However, interfaith marriages are still marriages, and they can and do bring about good. Those Christians who find themselves in a marriage with a non-Christian aren’t to divorce or separate from the non-Christian. Paul writes,
To the rest I say this (I, not the Lord): If any brother has a wife who is not a believer and she is willing to live with him, he must not divorce her. And if a woman has a husband who is not a believer and he is willing to live with her, she must not divorce him. For the unbelieving husband has been sanctified through his wife, and the unbelieving wife has been sanctified through her believing husband. Otherwise your children would be unclean, but as it is, they are holy (1 Corinthians 7:12-14).
The Apostle Peter urges Christian wives if they are married to an unbelieving husband, “submit yourselves to your own husbands so that, if any of them do not believe the word, they may be won over without words by the behavior of their wives, when they see the purity and reverence of your lives” (1 Peter 3:1-2).
Why Are Interfaith Marriages Harder?
In a marriage between Christians, God is their head, guiding and strengthening them to love each other well even when they fall short. Paul has plenty of advice for Christian men and women, equating their partnership to Jesus and the church as a way of helping them defer to each other and care for each other in the manner of Christ even when times are extraordinarily difficult.
But in an interfaith marriage, it’s different. One person might have God as their leader, while the other’s heart belongs to a different deity, or perhaps none at all. This imbalance — or unequal yoke, to borrow Paul’s term — can create conflict and disagreement. And when they encounter other struggles as most do over the course of a lifetime, the imbalance can lead to disaster.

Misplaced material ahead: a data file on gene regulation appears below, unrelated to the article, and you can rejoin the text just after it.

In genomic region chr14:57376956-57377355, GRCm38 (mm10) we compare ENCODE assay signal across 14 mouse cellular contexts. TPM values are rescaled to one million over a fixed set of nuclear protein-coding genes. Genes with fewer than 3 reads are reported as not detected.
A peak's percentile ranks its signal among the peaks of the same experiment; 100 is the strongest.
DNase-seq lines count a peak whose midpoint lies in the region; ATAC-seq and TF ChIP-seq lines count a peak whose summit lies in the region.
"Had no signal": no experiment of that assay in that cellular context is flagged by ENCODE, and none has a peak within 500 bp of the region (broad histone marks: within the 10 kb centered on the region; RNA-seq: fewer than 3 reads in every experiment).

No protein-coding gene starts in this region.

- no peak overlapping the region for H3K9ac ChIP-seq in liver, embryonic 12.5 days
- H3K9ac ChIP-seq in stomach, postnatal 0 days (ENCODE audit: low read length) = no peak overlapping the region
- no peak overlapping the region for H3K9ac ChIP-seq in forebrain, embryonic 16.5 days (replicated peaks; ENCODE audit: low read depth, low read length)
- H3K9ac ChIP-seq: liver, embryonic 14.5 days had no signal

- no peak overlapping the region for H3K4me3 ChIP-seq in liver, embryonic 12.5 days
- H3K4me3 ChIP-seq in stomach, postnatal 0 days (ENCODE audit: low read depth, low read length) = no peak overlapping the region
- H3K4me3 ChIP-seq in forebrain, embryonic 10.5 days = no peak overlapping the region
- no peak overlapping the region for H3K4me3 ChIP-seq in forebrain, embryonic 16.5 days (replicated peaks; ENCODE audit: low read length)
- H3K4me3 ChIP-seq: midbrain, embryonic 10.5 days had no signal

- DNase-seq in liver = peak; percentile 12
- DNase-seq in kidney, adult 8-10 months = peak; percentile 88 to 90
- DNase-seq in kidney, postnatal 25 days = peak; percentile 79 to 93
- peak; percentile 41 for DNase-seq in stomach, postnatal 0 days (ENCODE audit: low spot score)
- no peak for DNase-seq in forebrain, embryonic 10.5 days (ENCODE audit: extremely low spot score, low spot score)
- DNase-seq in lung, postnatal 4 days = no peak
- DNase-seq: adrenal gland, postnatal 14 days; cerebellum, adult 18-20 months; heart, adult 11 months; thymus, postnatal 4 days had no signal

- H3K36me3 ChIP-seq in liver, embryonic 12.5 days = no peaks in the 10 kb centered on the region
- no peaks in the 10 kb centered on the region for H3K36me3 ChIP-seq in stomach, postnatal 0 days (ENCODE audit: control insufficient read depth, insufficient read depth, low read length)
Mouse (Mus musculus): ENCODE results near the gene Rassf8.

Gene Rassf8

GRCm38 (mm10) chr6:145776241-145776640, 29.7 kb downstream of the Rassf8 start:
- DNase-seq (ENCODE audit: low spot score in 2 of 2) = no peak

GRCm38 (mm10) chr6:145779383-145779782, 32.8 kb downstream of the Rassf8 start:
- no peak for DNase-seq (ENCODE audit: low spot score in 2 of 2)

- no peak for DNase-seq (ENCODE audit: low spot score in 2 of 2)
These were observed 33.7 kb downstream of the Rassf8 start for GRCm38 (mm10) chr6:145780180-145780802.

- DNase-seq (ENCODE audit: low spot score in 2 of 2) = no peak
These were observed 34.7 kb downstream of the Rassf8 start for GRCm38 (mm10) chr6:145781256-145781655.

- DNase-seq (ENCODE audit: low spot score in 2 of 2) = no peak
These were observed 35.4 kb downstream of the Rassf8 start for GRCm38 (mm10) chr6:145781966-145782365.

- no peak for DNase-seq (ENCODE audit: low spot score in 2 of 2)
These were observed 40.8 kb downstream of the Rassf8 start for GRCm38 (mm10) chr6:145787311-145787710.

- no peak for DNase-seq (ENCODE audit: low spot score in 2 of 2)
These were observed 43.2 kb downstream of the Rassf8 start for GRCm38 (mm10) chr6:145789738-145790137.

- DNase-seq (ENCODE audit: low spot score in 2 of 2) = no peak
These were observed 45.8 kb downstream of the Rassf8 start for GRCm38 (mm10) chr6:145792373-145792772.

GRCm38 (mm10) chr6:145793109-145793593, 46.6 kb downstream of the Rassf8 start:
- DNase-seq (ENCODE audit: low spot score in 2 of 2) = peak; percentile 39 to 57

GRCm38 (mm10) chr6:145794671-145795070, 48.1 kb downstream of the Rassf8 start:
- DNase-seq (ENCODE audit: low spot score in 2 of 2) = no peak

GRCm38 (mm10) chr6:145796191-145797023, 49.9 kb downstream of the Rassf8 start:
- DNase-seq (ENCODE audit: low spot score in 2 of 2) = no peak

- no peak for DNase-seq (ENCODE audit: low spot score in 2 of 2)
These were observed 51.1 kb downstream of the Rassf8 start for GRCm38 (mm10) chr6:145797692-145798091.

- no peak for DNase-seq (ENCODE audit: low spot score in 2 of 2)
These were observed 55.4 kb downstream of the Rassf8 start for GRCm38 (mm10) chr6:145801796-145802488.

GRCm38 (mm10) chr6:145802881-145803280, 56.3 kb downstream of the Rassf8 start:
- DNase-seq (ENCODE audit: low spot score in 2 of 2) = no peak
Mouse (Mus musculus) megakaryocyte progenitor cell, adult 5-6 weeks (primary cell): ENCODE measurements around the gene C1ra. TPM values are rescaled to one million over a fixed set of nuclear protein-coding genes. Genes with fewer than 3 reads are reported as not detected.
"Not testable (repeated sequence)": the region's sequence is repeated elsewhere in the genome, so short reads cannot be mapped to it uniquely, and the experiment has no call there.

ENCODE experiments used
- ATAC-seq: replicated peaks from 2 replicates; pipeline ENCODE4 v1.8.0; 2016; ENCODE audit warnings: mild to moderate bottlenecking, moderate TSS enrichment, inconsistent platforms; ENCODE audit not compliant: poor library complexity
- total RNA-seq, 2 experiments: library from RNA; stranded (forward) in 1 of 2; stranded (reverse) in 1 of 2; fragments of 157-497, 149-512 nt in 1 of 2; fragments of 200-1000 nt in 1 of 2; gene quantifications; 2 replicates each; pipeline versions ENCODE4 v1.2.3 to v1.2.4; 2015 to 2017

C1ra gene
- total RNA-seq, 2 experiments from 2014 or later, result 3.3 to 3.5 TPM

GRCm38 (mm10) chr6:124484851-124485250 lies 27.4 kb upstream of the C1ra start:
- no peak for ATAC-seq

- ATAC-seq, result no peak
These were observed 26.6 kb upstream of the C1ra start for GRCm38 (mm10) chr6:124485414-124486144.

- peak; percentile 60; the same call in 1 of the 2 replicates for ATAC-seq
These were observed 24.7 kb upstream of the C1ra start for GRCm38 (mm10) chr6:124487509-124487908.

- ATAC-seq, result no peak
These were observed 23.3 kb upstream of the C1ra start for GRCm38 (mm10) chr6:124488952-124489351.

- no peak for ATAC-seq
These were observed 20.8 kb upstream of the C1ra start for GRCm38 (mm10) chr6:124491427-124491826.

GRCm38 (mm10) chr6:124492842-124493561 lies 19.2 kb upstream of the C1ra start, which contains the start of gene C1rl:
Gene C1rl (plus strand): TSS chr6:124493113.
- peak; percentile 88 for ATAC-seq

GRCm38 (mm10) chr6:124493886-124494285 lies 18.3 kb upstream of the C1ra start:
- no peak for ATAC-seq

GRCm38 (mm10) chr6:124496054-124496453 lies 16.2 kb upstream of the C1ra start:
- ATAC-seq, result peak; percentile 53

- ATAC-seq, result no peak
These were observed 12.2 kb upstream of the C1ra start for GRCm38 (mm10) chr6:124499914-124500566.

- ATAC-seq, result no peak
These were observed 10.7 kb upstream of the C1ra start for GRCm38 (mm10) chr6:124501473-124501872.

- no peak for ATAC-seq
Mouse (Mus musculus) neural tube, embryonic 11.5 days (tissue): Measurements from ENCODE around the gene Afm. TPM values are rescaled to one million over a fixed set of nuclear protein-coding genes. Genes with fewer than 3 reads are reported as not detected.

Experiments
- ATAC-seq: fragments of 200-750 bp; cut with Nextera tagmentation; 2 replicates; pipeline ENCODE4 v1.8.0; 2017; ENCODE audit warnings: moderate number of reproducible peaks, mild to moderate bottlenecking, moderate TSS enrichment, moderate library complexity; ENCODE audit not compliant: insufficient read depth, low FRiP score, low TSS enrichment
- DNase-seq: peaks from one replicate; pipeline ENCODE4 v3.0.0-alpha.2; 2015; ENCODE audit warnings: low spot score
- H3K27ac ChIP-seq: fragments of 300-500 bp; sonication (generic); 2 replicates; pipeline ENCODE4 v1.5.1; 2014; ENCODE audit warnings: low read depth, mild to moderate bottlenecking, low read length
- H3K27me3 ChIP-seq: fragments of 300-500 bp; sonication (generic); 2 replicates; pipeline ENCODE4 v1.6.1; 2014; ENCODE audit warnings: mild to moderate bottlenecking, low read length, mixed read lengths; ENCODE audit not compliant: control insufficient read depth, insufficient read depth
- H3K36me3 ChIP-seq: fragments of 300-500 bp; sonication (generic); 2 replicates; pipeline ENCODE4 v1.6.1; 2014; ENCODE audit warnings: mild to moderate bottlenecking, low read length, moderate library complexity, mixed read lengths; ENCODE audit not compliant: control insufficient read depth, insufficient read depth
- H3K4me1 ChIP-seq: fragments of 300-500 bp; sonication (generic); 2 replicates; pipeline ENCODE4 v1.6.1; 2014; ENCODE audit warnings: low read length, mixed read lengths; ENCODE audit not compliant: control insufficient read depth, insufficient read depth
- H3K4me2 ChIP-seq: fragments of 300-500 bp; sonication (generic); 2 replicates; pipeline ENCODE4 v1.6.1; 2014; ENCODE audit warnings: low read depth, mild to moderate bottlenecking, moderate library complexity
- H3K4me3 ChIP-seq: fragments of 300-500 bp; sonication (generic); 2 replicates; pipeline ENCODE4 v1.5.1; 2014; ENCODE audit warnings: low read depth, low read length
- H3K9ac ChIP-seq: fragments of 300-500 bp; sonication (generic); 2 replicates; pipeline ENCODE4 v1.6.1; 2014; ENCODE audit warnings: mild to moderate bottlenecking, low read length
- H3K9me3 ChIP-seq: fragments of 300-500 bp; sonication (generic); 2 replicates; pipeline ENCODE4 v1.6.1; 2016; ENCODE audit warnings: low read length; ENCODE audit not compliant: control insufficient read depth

Additionally, consider the many decisions couples must make throughout the years: when and if to buy a house or car, whether or not to have children, how to care for aging parents, career changes, even establishing holiday traditions.
If the couple is not united in faith, these decisions can be even harder. Instead of praying together about these things, they pray or meditate separately, or simply talk them out together without consulting the Lord as one.
Instead of a common house of worship, they attend as a family, they might attend separately — or not at all.
Then there is the family dynamic — perhaps in-laws don’t approve of this spouse because they do not share the same faith. Perhaps religious traditions are not understood or respected.
What if I’m Considering a Marriage to a Person of a Different Faith?
If you are in this position, examine your faith and talk to God. Faith is the single most important aspect of marriage, and it cannot be tiptoed around or brushed aside as unimportant. Truly consider whether this is God’s will for your life. Consider your motives and your goals as a couple. Pray, and consider couples counseling with a pastor or Christian counselor.
What if I’m Married to a Non-Christian?
If you are married to a non-Christian, remember that you can help bring your spouse to Christ, whether by modeling Christianity, sharing the gospel with them, or praying fervently for their salvation. James 5:16 tells us, “The prayer of a righteous person is powerful and effective.”
Interfaith marriages are indeed harder, but they are not doomed. Keep your eyes on the Lord and ask Him to guide you.
Jessica Brodie is an award-winning Christian novelist, journalist, editor, blogger, and writing coach and the recipient of the 2018 American Christian Fiction Writers Genesis Award for her novel, The Memory Garden. She is also the editor of the South Carolina United Methodist Advocate, the oldest newspaper in Methodism. Learn more about her fiction and read her faith blog at jessicabrodie.com. She has a weekly YouTube devotional, too. You can also connect with her on Facebook, Twitter, and more. She’s also produced a free eBook, A God-Centered Life: 10 Faith-Based Practices When You’re Feeling Anxious, Grumpy, or Stressed.